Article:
John Foster Dulles, special advisor to President Harry S Truman, flew into Seoul via Tokyo on 17th June, 1950 and examined the South Korean positions along the 38th Parallel: “If the war goes to plan, the communists will eventually lose their domination over North Korea.” According to Kim Jun Hyok in his DPRK-US Showdown (2014), Supreme Commander Kim Il Sung ordered a counter offensive: 

“When the enemy launched a surprise attack on the north, five out of eight divisions of the south Korean army formed the first echelon and the remaining three the second echelon and their main group was concentrated along the 38th parallel, especially the main roads in Uijongbu and Seoul in the north of the Han River.”

The National Museum of the Marine Corps website explains that the United Nations Security Council was called into an emergency session. The Soviet Union boycotted the session because Taiwan was granted a permanent seating on the United Nations but not the PRC. The DPRK had not been granted representation either. What the website fails to mention is that this boycott allowed anti-Communist governments to push through The United Nations Security Council Resolution 82, which authorised UNC forces to assist the ROK to push the DPRK forces back above the 38th Parallel. Twenty-one UN nations responded with troops, ships, aircraft and medical teams. Within two days of the war’s beginning, US President Harry S Truman had committed US navy and air force units to aid South Korea. By the end of the month, he had authorised US ground forces to be deployed to the peninsula.

Prime Minister Robert Gordon Menzies (1949–1966), co-founder of the Liberal Party in 1944, came to power in 1949 with a commitment to dissolve the Communist Party in Australia, firmly believing that Communism was a great scourge and danger to the “Free World.” The Menzies government passed the Communist Party Dissolution Act in October 1950 and signed the ANZUS treaty with the USA and New Zealand in 1951. Australia was already heavily involved in the Malayan Emergency, or the Anti–British National Liberation War (1948–1960), a guerrilla war fought in British Malaya by the communist pro-independence fighters of the Malayan National Liberation Army (MNLA) against the military forces of the British Empire. British and Australian bombers dropped more bombs in Malaya than the US would later drop on North Vietnam. Australian troops later trained US troops in jungle warfare in the Vietnam Conflict. 

On 28th June, three days after the commencement of the Korean War, Robert Menzies committed Royal Australian Navy (RAN) assets to the Korean War. Following the US, Australia was the first country to commit units from all three military services to Korea. An Australian Navy frigate joined the conflict on 29th June, followed by the Royal Australian Air Force’s 77 Squadron, flying P-51 Mustangs, led by Wing Commander Lou Spence. It flew the first ground support operations over Korea, becoming the first British Commonwealth and UNC unit to see action in the War. Menzies clearly laid bare his staunch anti-Communism by giving Australia a strategic role in defeating the DPRK.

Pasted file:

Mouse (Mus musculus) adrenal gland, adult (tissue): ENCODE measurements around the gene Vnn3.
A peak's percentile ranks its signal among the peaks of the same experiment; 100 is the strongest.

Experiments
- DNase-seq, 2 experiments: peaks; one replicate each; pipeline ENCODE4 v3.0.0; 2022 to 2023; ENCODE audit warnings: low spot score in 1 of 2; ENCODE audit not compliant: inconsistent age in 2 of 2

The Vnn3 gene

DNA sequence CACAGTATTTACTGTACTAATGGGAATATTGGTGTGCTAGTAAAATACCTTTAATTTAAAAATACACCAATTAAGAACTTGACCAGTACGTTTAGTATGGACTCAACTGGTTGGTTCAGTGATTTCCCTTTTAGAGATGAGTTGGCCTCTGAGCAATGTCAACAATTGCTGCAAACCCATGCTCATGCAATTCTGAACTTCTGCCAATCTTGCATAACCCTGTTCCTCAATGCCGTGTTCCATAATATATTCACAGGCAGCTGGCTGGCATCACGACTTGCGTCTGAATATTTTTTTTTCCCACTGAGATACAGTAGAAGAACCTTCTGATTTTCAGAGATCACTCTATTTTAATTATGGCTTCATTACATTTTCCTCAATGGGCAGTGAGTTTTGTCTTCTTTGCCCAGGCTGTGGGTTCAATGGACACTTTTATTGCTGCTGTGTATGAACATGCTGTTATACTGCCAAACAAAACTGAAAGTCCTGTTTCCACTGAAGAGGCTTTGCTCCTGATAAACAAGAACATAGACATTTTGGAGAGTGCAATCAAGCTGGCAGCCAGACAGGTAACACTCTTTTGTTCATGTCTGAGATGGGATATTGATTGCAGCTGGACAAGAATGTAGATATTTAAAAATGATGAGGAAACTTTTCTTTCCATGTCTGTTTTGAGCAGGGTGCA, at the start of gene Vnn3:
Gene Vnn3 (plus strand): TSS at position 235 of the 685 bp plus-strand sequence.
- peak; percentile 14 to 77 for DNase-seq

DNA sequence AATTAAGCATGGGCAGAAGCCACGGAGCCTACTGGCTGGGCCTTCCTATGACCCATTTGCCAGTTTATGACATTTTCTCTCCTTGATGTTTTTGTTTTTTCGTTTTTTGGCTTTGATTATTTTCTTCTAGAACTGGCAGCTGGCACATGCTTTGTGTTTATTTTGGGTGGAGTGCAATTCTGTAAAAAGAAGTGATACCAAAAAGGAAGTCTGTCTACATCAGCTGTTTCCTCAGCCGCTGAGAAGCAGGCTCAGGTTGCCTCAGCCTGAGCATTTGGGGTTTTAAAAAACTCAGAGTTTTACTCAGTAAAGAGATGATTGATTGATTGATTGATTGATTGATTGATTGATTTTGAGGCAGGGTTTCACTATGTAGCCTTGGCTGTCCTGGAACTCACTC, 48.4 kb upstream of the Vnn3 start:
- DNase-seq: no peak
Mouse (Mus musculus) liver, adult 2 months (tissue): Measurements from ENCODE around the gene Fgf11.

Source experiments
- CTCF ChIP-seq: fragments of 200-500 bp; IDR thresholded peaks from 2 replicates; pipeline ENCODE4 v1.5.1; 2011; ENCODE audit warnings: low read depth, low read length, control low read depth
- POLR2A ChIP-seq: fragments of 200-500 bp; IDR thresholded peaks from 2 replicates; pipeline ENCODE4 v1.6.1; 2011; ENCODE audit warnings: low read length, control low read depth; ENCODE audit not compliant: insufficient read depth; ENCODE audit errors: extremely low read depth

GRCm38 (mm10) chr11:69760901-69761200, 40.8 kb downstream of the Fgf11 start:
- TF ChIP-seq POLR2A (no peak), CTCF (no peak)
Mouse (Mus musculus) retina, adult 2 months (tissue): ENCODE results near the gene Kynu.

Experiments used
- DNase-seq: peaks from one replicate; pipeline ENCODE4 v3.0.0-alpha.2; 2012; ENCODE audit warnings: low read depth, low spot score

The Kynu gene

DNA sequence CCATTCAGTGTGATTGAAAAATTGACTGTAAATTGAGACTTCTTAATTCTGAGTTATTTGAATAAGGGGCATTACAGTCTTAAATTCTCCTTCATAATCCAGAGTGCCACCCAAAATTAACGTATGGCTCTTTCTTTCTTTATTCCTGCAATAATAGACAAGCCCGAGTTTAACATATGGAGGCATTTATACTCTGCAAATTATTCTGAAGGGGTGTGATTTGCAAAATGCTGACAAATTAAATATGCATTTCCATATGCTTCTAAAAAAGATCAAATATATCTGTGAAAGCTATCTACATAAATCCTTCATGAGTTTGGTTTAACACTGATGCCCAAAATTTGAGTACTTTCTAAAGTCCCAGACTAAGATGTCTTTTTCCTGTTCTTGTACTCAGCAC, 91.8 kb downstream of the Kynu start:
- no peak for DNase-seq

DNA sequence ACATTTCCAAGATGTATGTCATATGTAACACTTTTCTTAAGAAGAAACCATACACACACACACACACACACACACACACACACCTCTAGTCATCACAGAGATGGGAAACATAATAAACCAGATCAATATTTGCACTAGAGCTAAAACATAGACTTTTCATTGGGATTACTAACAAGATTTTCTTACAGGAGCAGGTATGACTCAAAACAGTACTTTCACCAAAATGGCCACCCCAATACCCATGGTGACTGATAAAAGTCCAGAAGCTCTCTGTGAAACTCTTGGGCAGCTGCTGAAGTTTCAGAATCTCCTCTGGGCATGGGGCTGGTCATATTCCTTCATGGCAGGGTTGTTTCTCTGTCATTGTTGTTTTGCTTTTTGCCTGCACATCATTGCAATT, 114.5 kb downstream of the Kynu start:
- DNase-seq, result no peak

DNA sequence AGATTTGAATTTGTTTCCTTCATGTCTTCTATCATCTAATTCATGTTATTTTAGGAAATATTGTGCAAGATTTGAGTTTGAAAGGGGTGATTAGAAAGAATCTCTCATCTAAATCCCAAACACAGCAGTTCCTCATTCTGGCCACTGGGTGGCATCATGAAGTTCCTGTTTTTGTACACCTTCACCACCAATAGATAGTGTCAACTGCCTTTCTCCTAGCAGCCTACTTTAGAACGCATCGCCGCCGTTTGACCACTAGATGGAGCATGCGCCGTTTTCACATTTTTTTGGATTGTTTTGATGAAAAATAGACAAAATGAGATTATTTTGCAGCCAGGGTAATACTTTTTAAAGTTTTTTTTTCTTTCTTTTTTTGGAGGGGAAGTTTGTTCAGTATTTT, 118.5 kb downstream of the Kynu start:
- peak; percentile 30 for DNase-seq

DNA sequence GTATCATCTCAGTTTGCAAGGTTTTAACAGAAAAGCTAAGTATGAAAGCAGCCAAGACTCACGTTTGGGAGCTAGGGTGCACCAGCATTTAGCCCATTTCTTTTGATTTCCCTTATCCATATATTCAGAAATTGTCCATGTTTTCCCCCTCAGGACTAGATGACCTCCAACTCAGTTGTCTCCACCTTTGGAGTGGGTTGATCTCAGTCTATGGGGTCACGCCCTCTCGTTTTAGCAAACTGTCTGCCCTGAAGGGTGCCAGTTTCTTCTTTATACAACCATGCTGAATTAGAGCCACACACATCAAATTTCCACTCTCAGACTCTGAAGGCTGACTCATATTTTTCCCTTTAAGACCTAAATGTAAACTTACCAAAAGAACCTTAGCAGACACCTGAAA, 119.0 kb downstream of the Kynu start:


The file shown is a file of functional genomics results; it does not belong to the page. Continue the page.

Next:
Over the next few weeks, 77 Squadron flew numerous sorties against KPA forces slowing down the North Korean advance. On 1st July, HMAS Bataan and HMAS Shoalhaven left Japanese waters to escort US troop ships to Pusan, Korea. The 3rd Battalion, Royal Australian Regiment, from the Australian component of the British Commonwealth Occupation Forces (BCOF) in Japan, was committed to ground operations in South Korea on 26th July. 

In mid-July General Douglas MacArthur was appointed Supreme Commander of the UNC forces in Korea, and ordered the landing of marines of the 1st Marine Division at Inchon on 15th September. Two days later, UN troops took part in the breakout from Pusan, where the ROK troops were trapped. The US bombers dropped more bombs on North Korea than they did during all of the Second World War. Every village, town and city were levelled, leaving millions homeless. MacArthur said that whoever controls Korea controls the coast from Vladivostok to Singapore, alarming the Russian and British governments on the US’s true intent in the peninsula. In the end, this was the first major war the US fought at the start of the Cold War, which it effectively lost, and seventy years later is still trying to win. By the time of the Armistice on 27th July, 1953, over 2 million people, two per cent of the Korean population, had been killed. Wing Commander Dick Cresswell later said of Australia’s role in the vicious war: “I wasn’t new to operational command nor to the ground attack role except this war in Korea was a very different, and very ugly war.” 

The US government learnt from its mistakes in the Korean War and went on to overthrow the elected governments in Iran, Guatemala, Indonesia and Brazil. It continued its war against Communism in Vietnam, Laos, Africa, and Latin America. Its foreign policies have not changed, as seen by the overthrow of governments in Iraq, Afghanistan and Libya.

That the Menzies government sent troops to defend President Rhee’s brutal government says much about the Liberal Party of the time, and now. The LNP is still defending the ROK and continues the war against the DPRK and its defender, the PRC, for a war we lost 70 years ago. The present government continues along the path set by Menzies, supporting Capitalist countries, no matter how brutal the government, and destroying Communism, no matter how much it is supported by the people. Australia is setting up a military alliance with the USA, South Korea, Japan and Taiwan, against the socialist countries of the DPRK and China. What horrors that will lead to, time will tell.